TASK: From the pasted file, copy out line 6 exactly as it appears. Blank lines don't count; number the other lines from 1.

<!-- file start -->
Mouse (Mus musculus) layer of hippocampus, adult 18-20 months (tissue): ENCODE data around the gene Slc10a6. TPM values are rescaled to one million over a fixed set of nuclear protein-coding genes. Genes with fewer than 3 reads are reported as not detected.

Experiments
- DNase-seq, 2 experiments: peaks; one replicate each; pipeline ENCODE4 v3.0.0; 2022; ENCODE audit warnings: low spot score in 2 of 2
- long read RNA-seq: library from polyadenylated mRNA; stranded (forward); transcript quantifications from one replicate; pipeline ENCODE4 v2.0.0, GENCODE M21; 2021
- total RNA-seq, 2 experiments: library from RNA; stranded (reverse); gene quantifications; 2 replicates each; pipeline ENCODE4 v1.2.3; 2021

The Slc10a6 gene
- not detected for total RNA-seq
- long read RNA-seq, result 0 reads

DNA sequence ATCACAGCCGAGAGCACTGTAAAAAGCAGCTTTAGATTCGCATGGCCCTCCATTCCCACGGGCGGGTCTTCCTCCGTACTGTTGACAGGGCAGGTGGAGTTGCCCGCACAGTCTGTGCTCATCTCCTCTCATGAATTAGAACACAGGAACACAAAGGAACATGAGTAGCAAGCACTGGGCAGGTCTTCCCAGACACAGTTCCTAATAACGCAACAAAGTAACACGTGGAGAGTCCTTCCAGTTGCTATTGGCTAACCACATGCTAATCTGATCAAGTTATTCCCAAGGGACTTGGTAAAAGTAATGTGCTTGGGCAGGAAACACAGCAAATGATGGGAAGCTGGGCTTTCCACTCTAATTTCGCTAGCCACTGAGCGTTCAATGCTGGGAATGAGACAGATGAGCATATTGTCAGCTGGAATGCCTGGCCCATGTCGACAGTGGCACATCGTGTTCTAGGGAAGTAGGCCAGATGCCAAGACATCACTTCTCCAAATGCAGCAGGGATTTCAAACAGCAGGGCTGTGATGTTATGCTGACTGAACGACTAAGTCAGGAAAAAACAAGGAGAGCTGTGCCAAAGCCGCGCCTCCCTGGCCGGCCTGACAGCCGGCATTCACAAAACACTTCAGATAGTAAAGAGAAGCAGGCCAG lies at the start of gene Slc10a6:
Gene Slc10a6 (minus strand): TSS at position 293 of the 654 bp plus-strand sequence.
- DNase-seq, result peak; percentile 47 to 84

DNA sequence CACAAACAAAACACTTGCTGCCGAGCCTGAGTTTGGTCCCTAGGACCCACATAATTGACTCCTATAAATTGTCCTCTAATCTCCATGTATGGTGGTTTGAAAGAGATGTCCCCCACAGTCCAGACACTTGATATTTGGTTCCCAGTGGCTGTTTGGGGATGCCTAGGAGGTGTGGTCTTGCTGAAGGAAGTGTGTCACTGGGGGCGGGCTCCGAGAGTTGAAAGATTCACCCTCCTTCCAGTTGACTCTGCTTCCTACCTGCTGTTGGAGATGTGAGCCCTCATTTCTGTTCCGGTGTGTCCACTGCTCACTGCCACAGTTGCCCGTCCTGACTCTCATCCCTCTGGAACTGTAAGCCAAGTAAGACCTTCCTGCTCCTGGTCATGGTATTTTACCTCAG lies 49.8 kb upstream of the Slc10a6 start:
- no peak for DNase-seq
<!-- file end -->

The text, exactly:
The Slc10a6 gene